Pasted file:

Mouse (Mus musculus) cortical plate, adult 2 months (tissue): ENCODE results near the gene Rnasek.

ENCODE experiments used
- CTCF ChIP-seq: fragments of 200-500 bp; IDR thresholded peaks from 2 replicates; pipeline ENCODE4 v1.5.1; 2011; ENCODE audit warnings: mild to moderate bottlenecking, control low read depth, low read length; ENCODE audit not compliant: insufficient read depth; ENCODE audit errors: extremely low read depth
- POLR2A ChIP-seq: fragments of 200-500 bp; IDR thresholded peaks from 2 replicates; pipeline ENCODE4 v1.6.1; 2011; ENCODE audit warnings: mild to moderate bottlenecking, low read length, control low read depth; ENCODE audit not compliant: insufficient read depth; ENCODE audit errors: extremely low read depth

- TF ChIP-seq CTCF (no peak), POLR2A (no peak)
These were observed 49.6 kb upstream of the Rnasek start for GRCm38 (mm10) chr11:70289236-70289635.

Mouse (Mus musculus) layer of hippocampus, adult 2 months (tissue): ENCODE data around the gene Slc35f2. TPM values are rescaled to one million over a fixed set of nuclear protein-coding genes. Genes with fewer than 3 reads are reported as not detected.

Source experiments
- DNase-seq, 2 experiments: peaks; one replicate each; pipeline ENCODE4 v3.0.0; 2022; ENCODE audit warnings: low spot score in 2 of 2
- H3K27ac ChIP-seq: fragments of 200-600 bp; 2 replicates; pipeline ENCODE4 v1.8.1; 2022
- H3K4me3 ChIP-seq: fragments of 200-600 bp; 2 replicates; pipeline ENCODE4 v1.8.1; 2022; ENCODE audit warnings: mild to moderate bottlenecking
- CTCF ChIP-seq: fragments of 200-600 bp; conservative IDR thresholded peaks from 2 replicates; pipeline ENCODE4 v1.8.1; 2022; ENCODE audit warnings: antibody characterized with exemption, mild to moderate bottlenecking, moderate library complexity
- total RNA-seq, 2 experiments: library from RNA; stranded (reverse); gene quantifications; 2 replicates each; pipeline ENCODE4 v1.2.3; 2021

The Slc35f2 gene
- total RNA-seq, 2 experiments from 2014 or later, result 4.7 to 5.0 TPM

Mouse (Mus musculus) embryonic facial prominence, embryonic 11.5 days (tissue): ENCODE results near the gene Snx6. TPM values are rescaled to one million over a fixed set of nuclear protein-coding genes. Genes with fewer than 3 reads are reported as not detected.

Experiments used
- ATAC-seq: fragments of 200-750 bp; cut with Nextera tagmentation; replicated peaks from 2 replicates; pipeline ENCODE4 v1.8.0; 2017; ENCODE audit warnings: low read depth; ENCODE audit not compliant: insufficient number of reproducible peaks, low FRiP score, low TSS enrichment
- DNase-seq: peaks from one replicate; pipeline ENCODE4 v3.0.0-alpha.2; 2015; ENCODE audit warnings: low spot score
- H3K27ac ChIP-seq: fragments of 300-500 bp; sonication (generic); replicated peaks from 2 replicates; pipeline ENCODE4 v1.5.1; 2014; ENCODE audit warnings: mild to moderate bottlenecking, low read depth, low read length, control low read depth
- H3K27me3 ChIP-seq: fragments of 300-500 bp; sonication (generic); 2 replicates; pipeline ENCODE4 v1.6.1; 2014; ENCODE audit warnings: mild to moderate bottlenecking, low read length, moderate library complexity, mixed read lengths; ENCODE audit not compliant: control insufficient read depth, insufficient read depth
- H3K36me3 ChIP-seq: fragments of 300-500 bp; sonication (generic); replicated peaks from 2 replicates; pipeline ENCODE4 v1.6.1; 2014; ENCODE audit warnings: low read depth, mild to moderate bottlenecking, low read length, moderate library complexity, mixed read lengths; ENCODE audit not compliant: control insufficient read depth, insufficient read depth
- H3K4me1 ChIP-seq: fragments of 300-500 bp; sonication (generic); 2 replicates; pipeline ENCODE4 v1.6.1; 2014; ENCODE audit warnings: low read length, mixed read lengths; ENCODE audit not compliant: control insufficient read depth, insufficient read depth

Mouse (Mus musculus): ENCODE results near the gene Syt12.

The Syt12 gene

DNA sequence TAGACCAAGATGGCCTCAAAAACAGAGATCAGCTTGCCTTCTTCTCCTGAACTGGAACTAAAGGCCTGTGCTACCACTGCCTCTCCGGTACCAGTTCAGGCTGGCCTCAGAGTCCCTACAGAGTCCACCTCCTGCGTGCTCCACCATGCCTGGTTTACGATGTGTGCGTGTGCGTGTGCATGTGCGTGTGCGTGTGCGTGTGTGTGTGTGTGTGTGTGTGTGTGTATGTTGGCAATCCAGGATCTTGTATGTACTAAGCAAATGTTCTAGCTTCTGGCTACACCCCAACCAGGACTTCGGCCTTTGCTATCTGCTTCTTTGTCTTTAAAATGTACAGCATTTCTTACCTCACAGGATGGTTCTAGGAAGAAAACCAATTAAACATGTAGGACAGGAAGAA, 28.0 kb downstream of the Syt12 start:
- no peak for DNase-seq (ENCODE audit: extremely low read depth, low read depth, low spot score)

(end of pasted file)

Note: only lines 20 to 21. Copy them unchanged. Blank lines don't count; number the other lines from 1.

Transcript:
- H3K27ac ChIP-seq: fragments of 300-500 bp; sonication (generic); replicated peaks from 2 replicates; pipeline ENCODE4 v1.5.1; 2014; ENCODE audit warnings: mild to moderate bottlenecking, low read depth, low read length, control low read depth
- H3K27me3 ChIP-seq: fragments of 300-500 bp; sonication (generic); 2 replicates; pipeline ENCODE4 v1.6.1; 2014; ENCODE audit warnings: mild to moderate bottlenecking, low read length, moderate library complexity, mixed read lengths; ENCODE audit not compliant: control insufficient read depth, insufficient read depth